Former England captain and celebrated commentator Tony Greig passed away after losing his battle with lung cancer here today.
Greig was 66. He breathed his last at a hospital here after being brought in a "critical condition".
He was diagnosed with lung cancer in October this year after undergoing treatment for what was initially thought to be bronchitis in May.
He underwent tests after the World Twenty20 Championships in Sri Lanka and it was revealed that there was a small lesion at the base of his right lung.
"On his return to Australia he had fluid removed from the right lung and testing revealed he had lung cancer," the 'Sydney Morning Herald' reported.
Greig's son Mark told a newspaper that his father's cancer had progressed to "stage four".
While commentating during the coverage of the first Australia-South Africa in November, Greig spoke about the disease.
"It's not good. The truth is I've got lung cancer. Now it's a case of what they can do," Greig had said.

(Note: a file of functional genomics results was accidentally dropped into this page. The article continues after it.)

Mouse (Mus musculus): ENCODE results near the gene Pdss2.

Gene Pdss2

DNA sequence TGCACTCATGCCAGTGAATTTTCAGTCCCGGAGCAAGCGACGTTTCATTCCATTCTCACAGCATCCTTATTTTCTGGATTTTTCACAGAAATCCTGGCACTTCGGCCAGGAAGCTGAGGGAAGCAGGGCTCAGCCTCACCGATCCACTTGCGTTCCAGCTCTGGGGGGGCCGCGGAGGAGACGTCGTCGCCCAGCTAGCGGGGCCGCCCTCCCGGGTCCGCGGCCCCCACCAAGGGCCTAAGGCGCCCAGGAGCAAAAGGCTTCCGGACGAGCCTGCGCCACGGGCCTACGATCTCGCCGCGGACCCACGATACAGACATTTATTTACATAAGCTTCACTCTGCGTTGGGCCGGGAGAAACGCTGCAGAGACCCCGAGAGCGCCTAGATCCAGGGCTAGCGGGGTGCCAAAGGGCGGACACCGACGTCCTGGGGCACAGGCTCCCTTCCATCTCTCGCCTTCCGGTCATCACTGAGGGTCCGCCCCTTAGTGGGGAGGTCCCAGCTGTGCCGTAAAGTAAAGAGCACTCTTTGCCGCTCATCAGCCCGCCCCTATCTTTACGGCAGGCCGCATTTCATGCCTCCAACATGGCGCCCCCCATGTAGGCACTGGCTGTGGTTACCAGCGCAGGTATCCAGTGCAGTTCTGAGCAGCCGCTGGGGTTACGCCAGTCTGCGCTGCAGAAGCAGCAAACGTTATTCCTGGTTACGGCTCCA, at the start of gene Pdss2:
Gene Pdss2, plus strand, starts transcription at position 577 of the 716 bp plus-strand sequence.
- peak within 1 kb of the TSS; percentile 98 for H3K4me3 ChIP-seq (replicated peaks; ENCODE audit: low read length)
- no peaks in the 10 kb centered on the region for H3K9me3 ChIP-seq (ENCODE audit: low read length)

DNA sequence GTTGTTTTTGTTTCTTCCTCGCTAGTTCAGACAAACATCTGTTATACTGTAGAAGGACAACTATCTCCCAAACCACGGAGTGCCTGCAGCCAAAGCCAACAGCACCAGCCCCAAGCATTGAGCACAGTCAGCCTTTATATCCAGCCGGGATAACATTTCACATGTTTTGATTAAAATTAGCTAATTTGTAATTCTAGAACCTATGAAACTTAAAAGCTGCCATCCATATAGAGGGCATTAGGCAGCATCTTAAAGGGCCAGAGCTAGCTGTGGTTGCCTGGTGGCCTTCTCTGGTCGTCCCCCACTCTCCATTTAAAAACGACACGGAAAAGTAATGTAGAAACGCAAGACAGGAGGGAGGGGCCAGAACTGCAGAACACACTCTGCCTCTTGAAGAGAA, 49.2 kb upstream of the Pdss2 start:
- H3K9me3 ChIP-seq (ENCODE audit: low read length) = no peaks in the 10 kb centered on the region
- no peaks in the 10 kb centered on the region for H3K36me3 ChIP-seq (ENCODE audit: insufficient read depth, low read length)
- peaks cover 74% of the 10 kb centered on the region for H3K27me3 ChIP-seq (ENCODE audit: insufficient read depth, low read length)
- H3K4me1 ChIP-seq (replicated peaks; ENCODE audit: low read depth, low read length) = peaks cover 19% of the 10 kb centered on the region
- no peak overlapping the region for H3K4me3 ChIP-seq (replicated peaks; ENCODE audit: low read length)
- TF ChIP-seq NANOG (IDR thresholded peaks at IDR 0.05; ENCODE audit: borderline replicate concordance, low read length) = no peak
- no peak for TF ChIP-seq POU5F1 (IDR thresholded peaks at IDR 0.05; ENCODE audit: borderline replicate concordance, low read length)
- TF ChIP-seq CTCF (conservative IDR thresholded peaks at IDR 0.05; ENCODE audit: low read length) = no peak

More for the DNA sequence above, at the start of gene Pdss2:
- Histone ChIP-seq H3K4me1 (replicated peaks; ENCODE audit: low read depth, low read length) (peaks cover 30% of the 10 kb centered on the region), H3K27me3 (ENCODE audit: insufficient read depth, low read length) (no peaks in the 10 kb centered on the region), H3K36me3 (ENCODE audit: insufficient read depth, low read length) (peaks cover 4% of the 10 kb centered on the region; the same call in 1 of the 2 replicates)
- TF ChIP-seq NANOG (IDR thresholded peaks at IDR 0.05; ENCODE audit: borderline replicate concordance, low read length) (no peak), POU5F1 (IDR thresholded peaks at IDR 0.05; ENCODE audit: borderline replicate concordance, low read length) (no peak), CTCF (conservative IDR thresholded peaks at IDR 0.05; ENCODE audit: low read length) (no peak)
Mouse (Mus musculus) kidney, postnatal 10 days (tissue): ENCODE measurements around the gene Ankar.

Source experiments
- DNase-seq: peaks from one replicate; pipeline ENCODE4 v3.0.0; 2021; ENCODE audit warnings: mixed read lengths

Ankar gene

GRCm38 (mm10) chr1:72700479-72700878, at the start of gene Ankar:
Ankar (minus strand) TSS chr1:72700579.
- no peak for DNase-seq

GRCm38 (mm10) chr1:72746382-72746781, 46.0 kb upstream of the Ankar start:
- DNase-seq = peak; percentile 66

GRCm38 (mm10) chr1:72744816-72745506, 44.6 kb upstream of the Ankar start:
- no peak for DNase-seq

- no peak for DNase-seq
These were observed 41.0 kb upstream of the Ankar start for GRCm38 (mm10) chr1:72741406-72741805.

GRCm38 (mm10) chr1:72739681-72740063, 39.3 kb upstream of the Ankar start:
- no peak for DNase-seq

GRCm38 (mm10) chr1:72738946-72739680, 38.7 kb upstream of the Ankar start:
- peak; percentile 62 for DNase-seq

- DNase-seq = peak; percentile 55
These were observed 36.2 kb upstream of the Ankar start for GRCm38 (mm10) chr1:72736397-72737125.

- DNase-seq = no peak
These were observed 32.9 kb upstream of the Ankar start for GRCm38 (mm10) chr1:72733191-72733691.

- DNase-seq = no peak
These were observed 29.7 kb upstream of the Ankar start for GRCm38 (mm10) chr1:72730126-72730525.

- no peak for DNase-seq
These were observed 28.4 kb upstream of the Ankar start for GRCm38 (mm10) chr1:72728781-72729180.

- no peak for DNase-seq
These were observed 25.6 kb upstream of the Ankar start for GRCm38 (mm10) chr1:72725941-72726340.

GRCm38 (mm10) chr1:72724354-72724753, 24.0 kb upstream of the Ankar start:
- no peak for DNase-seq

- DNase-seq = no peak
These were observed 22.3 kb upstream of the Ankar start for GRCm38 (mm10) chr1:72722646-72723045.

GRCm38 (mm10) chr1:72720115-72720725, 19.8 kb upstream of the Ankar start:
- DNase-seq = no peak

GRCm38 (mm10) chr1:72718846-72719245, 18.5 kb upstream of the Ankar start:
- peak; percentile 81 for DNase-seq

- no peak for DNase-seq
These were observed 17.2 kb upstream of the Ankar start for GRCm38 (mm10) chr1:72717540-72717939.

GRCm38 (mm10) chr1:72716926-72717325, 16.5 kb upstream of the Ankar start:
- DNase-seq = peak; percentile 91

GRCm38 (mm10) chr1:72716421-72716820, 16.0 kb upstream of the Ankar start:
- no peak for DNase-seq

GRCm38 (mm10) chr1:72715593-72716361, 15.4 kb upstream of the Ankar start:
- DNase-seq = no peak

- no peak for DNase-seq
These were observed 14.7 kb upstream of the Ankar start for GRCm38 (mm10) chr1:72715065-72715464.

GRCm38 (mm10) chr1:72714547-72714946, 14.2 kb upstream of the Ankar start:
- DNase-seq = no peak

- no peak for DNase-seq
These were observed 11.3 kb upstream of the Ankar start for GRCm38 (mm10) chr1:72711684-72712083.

Born in Queenstown, South Africa, Greig qualified to play for England due to his Scottish parentage. His father was a Scot.
In his 58-match Test career, Greig scored 3,599 runs and picked up 141 wickets. In 22 ODIs that he played, Greig scored 269 runs and managed 19 wickets.
Greig was a leading international all-rounder for England. Considered a controversial figure, he helped Kerry Packer start the World Series Cricket by signing up many English as well as some West Indian and Pakistani cricketers.
The move ended up costing him England's captaincy.
The best performance of Greig's captaincy career came in 1976-77, when England toured India for a five-Test series.
The team had not won there for 15 years but went on to score one of their most convincing triumphs when they clinched the first three Tests by huge margins.
Greig turned into a successful commentator following the end of his playing career in 1977 and was forthright with his views. He was one of the most bitter critics of BCCI's opposition to the Decision Review System.